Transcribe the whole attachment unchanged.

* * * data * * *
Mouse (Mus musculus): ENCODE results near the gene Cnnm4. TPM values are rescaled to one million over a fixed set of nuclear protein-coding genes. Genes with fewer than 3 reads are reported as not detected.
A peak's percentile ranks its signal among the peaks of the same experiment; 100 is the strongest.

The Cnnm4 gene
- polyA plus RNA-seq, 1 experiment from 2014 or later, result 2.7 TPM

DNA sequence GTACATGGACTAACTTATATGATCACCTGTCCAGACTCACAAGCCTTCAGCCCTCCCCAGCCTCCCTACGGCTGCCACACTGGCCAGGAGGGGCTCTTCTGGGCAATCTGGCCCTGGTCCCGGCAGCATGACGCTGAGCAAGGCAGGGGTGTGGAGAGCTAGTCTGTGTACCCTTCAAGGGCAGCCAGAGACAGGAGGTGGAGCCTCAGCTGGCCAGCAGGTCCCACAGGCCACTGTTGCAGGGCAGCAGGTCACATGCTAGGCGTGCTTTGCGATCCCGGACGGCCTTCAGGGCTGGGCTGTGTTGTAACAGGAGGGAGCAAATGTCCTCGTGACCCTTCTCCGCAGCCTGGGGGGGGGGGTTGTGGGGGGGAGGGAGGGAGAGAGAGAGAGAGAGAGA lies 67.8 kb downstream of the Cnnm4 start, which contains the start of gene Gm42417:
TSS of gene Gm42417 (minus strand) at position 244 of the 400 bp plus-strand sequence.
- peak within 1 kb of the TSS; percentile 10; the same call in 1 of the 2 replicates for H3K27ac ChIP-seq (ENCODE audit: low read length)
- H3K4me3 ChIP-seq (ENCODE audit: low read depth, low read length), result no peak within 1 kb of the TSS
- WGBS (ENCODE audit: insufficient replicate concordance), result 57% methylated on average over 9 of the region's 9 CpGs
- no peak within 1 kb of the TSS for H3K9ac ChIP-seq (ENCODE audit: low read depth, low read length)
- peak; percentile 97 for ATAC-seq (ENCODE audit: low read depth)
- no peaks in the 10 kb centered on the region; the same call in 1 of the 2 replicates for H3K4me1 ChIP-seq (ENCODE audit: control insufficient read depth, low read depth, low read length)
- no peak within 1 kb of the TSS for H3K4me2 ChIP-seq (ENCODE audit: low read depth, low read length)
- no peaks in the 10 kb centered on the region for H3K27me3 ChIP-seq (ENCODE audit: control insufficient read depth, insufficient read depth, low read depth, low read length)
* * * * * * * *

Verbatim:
Mouse (Mus musculus): ENCODE results near the gene Cnnm4. TPM values are rescaled to one million over a fixed set of nuclear protein-coding genes. Genes with fewer than 3 reads are reported as not detected.
A peak's percentile ranks its signal among the peaks of the same experiment; 100 is the strongest.

The Cnnm4 gene
- polyA plus RNA-seq, 1 experiment from 2014 or later, result 2.7 TPM

DNA sequence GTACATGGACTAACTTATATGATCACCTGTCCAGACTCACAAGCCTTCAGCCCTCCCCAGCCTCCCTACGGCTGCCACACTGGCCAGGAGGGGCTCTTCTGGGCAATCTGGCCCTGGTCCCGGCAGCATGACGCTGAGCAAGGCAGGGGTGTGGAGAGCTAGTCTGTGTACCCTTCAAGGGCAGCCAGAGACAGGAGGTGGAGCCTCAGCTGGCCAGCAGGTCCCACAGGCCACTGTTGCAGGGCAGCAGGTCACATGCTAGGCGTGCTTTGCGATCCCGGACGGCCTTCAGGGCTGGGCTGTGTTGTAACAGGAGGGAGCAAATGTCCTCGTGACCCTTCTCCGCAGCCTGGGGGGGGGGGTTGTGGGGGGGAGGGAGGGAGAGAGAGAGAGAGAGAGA lies 67.8 kb downstream of the Cnnm4 start, which contains the start of gene Gm42417:
TSS of gene Gm42417 (minus strand) at position 244 of the 400 bp plus-strand sequence.
- peak within 1 kb of the TSS; percentile 10; the same call in 1 of the 2 replicates for H3K27ac ChIP-seq (ENCODE audit: low read length)
- H3K4me3 ChIP-seq (ENCODE audit: low read depth, low read length), result no peak within 1 kb of the TSS
- WGBS (ENCODE audit: insufficient replicate concordance), result 57% methylated on average over 9 of the region's 9 CpGs
- no peak within 1 kb of the TSS for H3K9ac ChIP-seq (ENCODE audit: low read depth, low read length)
- peak; percentile 97 for ATAC-seq (ENCODE audit: low read depth)
- no peaks in the 10 kb centered on the region; the same call in 1 of the 2 replicates for H3K4me1 ChIP-seq (ENCODE audit: control insufficient read depth, low read depth, low read length)
- no peak within 1 kb of the TSS for H3K4me2 ChIP-seq (ENCODE audit: low read depth, low read length)
- no peaks in the 10 kb centered on the region for H3K27me3 ChIP-seq (ENCODE audit: control insufficient read depth, insufficient read depth, low read depth, low read length)